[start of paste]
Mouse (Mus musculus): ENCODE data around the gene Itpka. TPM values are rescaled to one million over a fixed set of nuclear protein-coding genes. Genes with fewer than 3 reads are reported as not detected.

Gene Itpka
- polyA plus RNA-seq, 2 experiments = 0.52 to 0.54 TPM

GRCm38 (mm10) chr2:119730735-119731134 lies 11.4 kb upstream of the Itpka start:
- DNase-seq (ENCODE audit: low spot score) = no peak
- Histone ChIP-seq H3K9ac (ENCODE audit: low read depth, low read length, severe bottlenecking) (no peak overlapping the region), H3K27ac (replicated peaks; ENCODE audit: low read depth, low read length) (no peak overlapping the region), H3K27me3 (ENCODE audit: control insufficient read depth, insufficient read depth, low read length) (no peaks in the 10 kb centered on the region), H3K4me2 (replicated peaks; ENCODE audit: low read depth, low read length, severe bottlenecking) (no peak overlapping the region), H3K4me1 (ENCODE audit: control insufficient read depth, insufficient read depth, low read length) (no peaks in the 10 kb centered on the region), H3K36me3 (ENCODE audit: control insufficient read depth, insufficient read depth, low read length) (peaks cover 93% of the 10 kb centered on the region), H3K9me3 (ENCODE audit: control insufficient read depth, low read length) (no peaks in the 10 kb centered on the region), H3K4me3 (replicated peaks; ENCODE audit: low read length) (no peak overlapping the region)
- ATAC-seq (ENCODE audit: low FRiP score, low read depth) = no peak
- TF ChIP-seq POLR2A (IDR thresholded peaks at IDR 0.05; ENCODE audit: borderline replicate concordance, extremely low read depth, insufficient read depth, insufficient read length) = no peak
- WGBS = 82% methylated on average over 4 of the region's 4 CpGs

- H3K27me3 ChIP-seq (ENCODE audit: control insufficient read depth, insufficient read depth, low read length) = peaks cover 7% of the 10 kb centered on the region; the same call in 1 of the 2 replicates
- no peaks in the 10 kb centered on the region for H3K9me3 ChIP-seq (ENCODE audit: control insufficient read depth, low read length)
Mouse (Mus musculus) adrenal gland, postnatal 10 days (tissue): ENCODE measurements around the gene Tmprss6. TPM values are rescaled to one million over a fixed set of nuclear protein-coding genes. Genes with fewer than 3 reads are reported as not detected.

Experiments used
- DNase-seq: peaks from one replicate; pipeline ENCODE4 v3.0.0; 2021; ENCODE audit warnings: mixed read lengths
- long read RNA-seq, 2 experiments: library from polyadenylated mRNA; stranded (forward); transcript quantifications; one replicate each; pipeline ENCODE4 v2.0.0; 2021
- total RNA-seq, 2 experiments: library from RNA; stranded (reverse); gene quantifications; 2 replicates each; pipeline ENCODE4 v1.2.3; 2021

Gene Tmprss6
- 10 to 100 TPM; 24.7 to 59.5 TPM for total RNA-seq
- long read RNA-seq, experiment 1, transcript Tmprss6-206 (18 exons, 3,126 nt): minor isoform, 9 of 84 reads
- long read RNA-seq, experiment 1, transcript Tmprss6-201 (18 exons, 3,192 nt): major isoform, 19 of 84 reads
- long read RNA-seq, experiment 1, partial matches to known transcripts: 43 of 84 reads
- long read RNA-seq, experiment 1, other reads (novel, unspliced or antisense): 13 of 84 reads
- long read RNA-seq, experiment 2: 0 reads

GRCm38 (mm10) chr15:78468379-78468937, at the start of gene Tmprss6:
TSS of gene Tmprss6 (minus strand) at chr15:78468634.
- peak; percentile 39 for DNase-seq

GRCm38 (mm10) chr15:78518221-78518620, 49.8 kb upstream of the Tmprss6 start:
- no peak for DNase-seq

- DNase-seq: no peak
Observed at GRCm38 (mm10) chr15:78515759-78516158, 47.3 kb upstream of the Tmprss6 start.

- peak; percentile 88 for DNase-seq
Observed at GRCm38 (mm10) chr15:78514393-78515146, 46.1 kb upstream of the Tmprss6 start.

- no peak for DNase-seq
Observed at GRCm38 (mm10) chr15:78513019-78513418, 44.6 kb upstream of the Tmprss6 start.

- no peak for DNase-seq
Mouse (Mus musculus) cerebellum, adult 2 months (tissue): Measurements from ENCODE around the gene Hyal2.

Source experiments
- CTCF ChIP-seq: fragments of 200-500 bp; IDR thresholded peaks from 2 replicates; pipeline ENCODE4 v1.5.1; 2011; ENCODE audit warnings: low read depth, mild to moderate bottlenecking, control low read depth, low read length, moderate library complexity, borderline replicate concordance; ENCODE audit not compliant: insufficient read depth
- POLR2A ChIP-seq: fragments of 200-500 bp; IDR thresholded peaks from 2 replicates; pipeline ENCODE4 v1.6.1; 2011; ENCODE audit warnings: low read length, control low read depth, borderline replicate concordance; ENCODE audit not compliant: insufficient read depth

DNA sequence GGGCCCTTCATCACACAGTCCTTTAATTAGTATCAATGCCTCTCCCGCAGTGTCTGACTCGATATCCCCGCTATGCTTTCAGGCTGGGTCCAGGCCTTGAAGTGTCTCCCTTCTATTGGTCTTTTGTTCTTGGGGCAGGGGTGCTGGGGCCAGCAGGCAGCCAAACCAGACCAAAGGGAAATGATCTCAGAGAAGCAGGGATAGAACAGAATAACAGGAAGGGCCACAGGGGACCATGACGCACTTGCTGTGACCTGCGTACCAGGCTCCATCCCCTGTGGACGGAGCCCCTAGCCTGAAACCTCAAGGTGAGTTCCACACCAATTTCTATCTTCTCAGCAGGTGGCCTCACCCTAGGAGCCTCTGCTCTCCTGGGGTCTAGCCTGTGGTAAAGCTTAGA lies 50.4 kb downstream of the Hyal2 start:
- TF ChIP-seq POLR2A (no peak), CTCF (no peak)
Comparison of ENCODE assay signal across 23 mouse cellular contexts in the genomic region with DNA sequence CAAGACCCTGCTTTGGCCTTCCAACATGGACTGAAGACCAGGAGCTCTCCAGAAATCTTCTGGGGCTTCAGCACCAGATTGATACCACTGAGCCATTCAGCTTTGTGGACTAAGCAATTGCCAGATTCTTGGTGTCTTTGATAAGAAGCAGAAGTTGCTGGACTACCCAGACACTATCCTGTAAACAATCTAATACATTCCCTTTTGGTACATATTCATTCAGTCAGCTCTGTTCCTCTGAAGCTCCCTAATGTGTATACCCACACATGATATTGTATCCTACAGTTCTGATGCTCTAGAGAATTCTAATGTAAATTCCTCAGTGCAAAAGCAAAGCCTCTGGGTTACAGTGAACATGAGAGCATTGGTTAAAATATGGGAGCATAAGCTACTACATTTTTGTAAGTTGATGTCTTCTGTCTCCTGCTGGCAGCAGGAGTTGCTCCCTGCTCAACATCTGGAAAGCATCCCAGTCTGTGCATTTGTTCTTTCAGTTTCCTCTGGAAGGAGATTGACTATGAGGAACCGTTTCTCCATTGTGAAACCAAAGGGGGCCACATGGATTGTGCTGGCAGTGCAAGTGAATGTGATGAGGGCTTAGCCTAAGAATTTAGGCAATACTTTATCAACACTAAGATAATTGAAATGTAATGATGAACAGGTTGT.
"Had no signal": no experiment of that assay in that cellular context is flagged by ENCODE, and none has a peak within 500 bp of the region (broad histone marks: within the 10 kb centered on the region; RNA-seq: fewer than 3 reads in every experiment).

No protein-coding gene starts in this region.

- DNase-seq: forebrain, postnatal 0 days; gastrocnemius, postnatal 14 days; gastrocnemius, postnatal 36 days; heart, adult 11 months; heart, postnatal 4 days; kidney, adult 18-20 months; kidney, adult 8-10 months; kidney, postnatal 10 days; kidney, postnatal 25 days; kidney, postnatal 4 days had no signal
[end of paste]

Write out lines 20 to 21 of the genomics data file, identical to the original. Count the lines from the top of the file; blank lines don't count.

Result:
- long read RNA-seq, experiment 1, transcript Tmprss6-201 (18 exons, 3,192 nt): major isoform, 19 of 84 reads
- long read RNA-seq, experiment 1, partial matches to known transcripts: 43 of 84 reads